Now to create the vm on Azure with all the good docker bits and the credentials we've made. Azure has the process described on their web page as follows (but this didn't work for me):

$ docker-machine_linux-amd64 create \
-d azure \
--azure-subscription-id="<subscription ID acquired above>" \
--azure-subscription-cert="mycert.pem" \

Instead I needed to replace docker-machine_linux-amd64 with docker-machine. The below sample uses the id we collected from the call to azure account list(although, this one is totally false). You'll want to replace geometry-client with the name of the vm you'll be creating:

$ docker-machine create \ 
-d azure \
--azure-subscription-id="8c2345q5g-345r-2345f-345d-as455dfsdf" \
--azure-subscription-cert="mycert.pem" geometry-client

The build process will take a while, but once it's done you can make a call to azure vm list and you'll get a print out of all your VMs, including the one you've just created with docker-machine. Here's my printout:

info:    Executing command vm list  
+ Getting virtual machines                                                     
data:    Name             Status     Location    DNS Name                      IP Address  
data:    ---------------  ---------  ----------  ----------------------------  -------------  
data:    geometry-client  ReadyRole  West US     geometry-client.cloudapp.net  
info:    vm list command OK

There is some discussion of environment variables in the microsoft blog. I don't know if it's necessary, but I did it anyways. Honestly, there's a few mentions of this in the blog and I don't really know the significance (this might be more my inexperience with bash):

$ docker-machine env geometry-client

Now to play with different docker VMs!! But first I need to run stop and start to get docker to behave:

sudo service docker stop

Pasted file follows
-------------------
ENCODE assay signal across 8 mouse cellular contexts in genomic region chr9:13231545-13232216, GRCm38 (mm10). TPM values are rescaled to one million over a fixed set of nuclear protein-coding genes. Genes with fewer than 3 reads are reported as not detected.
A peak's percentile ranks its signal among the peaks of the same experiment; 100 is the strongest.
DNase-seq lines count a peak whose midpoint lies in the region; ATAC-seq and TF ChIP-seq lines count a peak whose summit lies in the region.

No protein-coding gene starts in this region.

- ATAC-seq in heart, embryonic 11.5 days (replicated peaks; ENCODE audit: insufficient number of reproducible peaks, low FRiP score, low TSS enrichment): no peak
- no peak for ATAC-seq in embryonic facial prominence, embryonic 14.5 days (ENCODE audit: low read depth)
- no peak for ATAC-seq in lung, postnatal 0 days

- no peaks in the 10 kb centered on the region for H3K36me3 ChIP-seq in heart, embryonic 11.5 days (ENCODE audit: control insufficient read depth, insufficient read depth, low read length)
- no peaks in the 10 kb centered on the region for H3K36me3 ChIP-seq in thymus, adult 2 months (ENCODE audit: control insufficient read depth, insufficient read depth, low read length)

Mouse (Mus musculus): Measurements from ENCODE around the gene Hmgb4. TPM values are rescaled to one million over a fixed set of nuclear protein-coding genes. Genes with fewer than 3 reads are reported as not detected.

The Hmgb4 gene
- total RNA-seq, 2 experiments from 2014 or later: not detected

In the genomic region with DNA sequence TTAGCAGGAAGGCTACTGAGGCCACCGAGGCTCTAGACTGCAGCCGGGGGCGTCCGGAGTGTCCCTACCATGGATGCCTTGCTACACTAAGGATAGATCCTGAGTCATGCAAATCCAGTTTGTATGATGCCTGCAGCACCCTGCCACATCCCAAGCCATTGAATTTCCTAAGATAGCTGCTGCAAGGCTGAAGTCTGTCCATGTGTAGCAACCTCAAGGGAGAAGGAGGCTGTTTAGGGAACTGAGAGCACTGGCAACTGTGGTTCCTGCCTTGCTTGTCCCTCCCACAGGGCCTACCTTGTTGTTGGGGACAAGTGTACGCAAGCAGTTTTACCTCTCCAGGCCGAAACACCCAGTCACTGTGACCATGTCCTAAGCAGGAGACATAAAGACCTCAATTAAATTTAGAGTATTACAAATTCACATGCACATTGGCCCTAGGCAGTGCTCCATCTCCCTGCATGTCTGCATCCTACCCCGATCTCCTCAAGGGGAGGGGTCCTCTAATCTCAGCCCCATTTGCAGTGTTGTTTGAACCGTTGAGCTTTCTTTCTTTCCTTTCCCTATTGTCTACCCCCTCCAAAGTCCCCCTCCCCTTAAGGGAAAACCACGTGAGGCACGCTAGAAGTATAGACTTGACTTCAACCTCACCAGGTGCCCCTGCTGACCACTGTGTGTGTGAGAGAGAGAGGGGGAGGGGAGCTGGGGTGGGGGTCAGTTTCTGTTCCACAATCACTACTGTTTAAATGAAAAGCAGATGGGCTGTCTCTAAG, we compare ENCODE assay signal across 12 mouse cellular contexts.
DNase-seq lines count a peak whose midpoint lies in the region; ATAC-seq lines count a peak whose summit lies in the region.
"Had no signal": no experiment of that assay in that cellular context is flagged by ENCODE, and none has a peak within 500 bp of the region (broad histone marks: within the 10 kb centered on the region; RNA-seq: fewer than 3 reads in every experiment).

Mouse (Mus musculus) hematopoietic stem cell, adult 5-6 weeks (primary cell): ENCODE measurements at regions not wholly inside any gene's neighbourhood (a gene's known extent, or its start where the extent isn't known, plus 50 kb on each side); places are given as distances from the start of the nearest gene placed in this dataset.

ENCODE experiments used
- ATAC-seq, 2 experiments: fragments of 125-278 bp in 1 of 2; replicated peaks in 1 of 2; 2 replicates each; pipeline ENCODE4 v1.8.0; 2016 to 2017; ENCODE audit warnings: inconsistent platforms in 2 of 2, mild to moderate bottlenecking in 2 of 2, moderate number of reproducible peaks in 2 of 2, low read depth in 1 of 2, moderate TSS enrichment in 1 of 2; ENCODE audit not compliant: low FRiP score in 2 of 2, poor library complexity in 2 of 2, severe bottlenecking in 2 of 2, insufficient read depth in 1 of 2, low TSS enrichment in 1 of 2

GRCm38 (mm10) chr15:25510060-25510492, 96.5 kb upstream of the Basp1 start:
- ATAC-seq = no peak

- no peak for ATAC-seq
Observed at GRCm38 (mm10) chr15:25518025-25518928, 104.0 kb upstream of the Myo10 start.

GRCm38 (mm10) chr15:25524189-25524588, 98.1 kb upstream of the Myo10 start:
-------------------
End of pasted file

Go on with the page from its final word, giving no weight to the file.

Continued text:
sudo service docker start  

Now, now is the time for play! Microsoft suggests running a quick nginx test:

$ docker run --name machinenginx -P -d nginx
$ docker ps -a

The port printout allows you to map the incoming tcp traffic appropriately.

$ azure vm endpoint create machine-name 80 49153

After the above command I was able to visit my azure site and see the nginx welcome page.

Next to try with a rabbitmq worker on Azure!

Docker to Azure from Ubuntu (Parallels)

Playing with docker on Ubuntu(Parallels) from my Mac. The below commands are mostly from the below docker ubuntu install:


$ sudo apt-key adv --keyserver hkp://p80.pool.sks-keyservers.net:80 --recv-keys 58118E89F3A912897C070ADBF76221572C52609D
$ sudo apt-key adv --keyserver hkp://p80.pool.sks-keyservers.net:80 --recv-keys 58118E89F3A912897C070ADBF76221572C52609D
$ sudo touch /etc/apt/sources.list.d/docker.list

now I got tired of sudo making me sandwiches so I chmod the directory. Not sure if this is kosher.

sudo chmod -R 777 /etc/apt  
nano /etc/apt/sources.list.d/docker.list  

God. Everything requires sudo...

$ sudo apt-get update
$ apt-cache policy docker-engine
$ sudo apt-get install linux-image-extra-$(uname -r)

Now to install docker engine. (I'm not sure this is necessary)

$ sudo apt-get install docker-engine

At the suggestion of docker I

I went to the bathroom and my parallels ubunut machine locked me out. Now I had to restart my docker service. Most of you won't have to do that...

$ sudo service docker status
$ sudo service docker start

Now I pull my mono azure build

$ docker pull davidraleigh/monoazure

And I test to make sure it's running:

$ docker run -t -i davidraleigh/monoazure /bin/bash
root@a4cae838c950:/# echo "Words"  
root@a4cae838c950:/# exit  

After this I need mono for building my applicaiton

sudo apt-get install mono-complete  

Git was installed as part of the docker build, so I grab my source code from bitbucket and build it for release:

$ git clone https://davidraleigh@bitbucket.org/davidraleigh/geometry-server-cs.git

My docker file in this project looks like the following:

FROM ubuntu:14.04

MAINTAINER David Raleigh <david.raleigh@gmail.com>

#based on dockerfile by Jo Shields <jo.shields@xamarin.com>

RUN apt-get update \  
    && apt-get install -y curl \
    && rm -rf /var/lib/apt/lists/*